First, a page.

"Ringleton Manor worth £1.6M will be transferred to the wife. She has other assets worth £2.8M in round figures. I shall in addition order a lump sum payment in full and final satisfaction of all her claims of £3.1M."

The Grounds of Appeal


In his grounds of appeal Mr Mostyn QC attacks the judgment on three fronts:

i) First he contends that Connell J fell into the trap of gender discrimination by concluding that the husband's contribution as a money maker was special, of greater value than the wife's, and a justification for an unequal division of the family fortune.

ii) Second he submits that the husband held the proceeds of sale of his shares in the company as trustee pending the outcome of the wife's ancillary relief claims. His subsequent investments were reckless and the wife's entitlement should have been determined on the notional basis that the assets retained the value that they held immediately after the sale of the business.

iii) Third he says that the judgment focussed insufficiently on the wife's needs as the future owner of the final matrimonial home, with the consequence that the yield from her investment capital would not meet her outgoings.


This appeal was dominated by the first ground, which raises many difficult questions and requires a review of recent authorities both here and abroad. The submission underlying the second ground had been rejected by Connell J on the facts and particularly on his assessment of the husband's good faith. Before us when Mr Mostyn saw that the wind was against him he tacitly abandoned this ground. The third ground requires no consideration of law and principle. It is fact dependent and focuses on a single paragraph in the judgment below. I will defer any consideration of ground three until I have dealt with the first ground.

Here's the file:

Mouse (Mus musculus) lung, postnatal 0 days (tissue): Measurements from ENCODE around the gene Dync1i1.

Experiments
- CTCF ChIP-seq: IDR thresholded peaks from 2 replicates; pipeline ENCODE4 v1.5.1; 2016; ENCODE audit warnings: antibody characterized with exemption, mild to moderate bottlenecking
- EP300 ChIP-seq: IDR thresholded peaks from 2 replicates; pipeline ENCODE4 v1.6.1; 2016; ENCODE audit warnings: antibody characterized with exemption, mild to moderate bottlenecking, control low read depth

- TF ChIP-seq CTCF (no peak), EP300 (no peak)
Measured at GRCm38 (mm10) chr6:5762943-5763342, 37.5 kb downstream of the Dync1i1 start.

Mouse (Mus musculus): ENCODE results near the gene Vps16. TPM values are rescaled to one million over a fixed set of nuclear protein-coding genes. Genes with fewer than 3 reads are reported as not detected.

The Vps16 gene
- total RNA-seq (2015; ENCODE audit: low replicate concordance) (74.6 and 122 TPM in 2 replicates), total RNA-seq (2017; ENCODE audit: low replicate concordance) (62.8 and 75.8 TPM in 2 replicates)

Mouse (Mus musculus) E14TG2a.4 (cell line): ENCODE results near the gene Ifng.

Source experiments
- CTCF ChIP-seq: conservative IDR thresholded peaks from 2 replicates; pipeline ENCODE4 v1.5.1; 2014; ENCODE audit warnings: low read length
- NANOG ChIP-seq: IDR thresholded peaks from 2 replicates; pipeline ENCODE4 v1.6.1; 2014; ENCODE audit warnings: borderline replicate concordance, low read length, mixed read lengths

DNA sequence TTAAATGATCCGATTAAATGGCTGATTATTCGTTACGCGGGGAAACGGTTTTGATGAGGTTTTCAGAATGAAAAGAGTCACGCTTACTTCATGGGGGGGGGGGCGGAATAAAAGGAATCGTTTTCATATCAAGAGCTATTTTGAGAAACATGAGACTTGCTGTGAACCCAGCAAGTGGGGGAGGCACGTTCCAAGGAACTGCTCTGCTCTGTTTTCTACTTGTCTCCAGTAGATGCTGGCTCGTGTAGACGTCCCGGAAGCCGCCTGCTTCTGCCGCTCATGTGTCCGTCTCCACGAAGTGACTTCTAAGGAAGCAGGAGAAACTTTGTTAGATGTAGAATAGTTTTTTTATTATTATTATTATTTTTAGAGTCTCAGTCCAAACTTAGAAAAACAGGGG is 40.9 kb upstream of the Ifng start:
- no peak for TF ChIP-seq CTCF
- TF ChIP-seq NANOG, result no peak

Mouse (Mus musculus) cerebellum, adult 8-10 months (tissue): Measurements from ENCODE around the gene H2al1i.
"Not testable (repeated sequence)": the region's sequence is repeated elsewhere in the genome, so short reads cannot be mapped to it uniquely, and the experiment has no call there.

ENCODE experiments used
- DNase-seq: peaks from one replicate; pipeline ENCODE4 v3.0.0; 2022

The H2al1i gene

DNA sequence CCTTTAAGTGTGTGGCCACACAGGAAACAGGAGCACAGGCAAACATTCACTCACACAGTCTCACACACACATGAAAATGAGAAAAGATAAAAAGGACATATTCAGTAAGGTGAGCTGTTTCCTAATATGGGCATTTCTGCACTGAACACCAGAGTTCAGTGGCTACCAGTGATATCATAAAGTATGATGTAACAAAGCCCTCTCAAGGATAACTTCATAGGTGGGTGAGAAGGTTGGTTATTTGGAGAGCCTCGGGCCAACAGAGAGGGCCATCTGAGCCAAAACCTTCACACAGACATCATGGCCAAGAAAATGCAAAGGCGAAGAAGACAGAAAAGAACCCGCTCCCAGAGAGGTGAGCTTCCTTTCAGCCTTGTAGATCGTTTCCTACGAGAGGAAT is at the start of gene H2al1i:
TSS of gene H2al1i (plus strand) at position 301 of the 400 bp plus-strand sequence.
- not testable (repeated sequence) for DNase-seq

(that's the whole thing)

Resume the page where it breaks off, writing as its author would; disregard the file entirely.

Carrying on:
Connell J's Treatment of Contributions


How then did Connell J deal with contributions? It is perhaps indicative that the section of his judgment devoted to contributions is the longest. He considered the wife's contribution, dealing first with home life. He said this:

"The wife's contribution as wife and mother is accepted by the husband. Given that this was a husband who was intent on building up Adscene, who worked long hours to that end and who, on his own account, was often away from home for much of the working week, the contribution made by the wife in this regard was particularly valuable. The husband's contribution vis-a-vis home life and his children was primarily confined to weekends; so that he was a committed but frequently absent husband and father. When home he made the major decisions on modernisation and the wife did her best to implement these when he was away."

He noted that for at least the first five years of the marriage the wife ran her own business which enabled her to pay for the food and other domestic articles. "This was a constructive contribution in the early days of the marriage and in my view is evidence of the unsurprising fact that the parties treated the marriage as a partnership from an early stage."


He put the wife's contribution to Adscene into proper perspective, thus:

"I do not see her role as pivotal. On the other hand it would not be fair to her to describe it as purely incidental, since the husband was able to turn to her for...